School shooting in Parkland, Florida kills 17
September 1, 2018
A gunman killed 17 people—14 students and three faculty—at Marjory Stoneman Douglas High School (MSD) in Parkland, Florida on Feb. 14.
The 19-year-old gunman, a former student who was expelled for disciplinary reasons, set off a fire alarm to draw students and teachers out of their classrooms just before the end of the school day. He opened fire in the freshman building of the school, killing 17 and injuring more than a dozen. He was armed with an AR-15 style semiautomatic rifle and was at large for more than an hour before being taken into police custody.
Melissa Falkowski, 35, who teaches English 3 and Creative Writing and advises the newspaper, hid 19 students in the closet of her journalism room during the shooting.
“We were [all] standing in the closet–so you gotta try to keep it light, because it’s hot and there’s a lot of kids in there,” Falkowski said.
The gunman confessed to the shooting and was charged with 17 counts of premeditated murder and denied bond. Last year, the FBI was contacted about a YouTube comment posted by a user with the same name as the gunman that read “I’m going to be a professional school shooter.”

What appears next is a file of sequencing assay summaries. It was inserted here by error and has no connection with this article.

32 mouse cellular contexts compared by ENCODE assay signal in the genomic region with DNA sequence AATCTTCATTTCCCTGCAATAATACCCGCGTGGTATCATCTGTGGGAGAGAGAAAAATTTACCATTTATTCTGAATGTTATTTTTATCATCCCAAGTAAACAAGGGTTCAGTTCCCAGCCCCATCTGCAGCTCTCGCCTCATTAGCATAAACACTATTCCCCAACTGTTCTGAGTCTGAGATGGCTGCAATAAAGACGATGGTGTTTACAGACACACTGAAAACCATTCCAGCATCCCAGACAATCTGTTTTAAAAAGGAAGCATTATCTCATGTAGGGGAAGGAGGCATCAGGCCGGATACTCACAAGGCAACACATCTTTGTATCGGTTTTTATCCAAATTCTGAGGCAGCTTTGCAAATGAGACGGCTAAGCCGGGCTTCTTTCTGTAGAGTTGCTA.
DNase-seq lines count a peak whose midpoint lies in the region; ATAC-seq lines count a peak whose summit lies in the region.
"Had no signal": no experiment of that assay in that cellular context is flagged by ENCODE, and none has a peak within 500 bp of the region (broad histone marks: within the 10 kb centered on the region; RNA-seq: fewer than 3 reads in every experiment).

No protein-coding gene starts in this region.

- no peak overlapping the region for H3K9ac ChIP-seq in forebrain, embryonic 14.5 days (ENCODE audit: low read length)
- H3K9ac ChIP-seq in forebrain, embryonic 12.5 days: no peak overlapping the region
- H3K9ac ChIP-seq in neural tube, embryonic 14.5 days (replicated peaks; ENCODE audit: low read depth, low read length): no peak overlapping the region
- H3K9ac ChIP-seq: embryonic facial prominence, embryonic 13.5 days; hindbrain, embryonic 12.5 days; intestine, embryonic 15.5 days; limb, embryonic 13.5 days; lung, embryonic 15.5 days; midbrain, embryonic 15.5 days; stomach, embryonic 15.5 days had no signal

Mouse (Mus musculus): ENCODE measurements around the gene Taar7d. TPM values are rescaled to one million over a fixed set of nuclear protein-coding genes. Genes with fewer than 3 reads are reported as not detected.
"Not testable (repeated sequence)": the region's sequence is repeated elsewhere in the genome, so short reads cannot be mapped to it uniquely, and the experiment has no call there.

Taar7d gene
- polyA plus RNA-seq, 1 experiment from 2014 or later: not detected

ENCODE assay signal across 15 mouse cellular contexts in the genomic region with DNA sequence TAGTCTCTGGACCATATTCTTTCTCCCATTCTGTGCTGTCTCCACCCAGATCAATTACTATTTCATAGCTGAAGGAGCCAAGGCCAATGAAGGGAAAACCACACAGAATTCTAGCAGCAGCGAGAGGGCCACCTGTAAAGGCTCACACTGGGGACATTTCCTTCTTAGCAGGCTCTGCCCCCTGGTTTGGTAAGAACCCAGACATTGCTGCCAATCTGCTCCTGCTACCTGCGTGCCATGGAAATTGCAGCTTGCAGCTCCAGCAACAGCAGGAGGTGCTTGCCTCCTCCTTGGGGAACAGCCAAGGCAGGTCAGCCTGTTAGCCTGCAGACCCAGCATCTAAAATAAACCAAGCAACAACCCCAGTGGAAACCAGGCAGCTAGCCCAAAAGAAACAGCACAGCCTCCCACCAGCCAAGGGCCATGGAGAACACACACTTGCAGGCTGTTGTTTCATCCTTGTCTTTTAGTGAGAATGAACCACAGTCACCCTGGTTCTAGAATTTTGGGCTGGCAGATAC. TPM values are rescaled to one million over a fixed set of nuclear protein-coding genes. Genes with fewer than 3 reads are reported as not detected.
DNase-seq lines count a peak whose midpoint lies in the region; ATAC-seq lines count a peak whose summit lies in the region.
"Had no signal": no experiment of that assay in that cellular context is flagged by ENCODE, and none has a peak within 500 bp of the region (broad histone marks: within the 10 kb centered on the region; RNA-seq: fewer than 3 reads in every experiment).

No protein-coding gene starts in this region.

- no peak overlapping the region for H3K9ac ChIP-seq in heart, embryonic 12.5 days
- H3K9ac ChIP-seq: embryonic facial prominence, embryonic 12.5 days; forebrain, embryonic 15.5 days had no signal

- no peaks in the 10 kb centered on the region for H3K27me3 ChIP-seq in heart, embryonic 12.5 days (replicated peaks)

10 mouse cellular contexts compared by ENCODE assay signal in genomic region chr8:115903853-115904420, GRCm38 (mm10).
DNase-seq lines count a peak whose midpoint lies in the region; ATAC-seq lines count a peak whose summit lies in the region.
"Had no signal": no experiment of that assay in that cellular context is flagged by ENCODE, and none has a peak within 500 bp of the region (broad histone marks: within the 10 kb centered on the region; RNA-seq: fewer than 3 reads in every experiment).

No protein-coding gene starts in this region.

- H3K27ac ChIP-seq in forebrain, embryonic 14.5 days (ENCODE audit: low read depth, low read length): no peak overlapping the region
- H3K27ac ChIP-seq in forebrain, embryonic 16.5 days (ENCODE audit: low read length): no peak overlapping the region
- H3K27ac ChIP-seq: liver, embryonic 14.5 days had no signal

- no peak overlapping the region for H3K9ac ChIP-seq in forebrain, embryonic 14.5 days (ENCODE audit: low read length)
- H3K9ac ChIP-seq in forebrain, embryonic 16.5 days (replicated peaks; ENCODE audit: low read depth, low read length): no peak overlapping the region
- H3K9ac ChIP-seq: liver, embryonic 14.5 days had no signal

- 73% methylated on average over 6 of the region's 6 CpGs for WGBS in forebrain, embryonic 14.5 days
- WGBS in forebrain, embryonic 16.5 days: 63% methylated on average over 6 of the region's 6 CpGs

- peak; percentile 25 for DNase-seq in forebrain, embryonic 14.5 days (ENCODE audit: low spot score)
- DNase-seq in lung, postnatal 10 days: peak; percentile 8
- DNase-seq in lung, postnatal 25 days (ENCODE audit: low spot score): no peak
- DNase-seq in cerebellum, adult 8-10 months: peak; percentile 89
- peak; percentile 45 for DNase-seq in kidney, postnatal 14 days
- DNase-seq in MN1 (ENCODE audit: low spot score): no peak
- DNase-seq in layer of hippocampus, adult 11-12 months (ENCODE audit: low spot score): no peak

The FBI released a statement on Feb. 15 confirming that they investigated the comment but could not verify any actionable information.
“No other information was included in the comment which would indicate a particular time, location or the true identity of the person who posted the comment,” the statement read.
The shooting at MSD is the deadliest school shooting since 2012, when 20 first-graders and six adults were killed at Sandy Hook Elementary School, and among the deadliest in modern U.S. history. And, less than 50 days into 2018, it’s already far from the first school shooting this year.
The shooting has reignited the gun control debate in full force, with many legislators pushing for a ban on bump stocks, gun addendums that increase their firing rates.
President Trump offered his prayers and condolences to the victims’ families, tweeting “No child, teacher or anyone else should ever feel unsafe in an American school” the day of the shooting.
Trump, in a meeting with lawmakers on Feb. 28, told members of Congress that they should not be afraid to defy the NRA in passing a comprehensive school safety package. At one point, Trump urged taking guns away from anyone considered dangerous, even before they have the opportunity to defend themselves in court.
“Take the guns first, go through due process second,” he said in a publicly televised meeting on Wednesday.
Trump’s remarks about seizing guns and the NRA were considerably different from his comments at the Conservative Political Action Conference, where his main objective was to spread his message of arming teachers, barely mentioning background checks or raising the age limit to purchase a weapon.
In response to the students who have seized control of the national gun policy debate, companies such as Delta, Dick’s Sporting Goods and Walmart have cut ties with the NRA. Dick’s Sporting Goods announced Wednesday that they will enact tougher gun sale restrictions and stop selling assault-style rifles, CEO Edward Stack announced on the Dick’s Sporting Goods official webpage.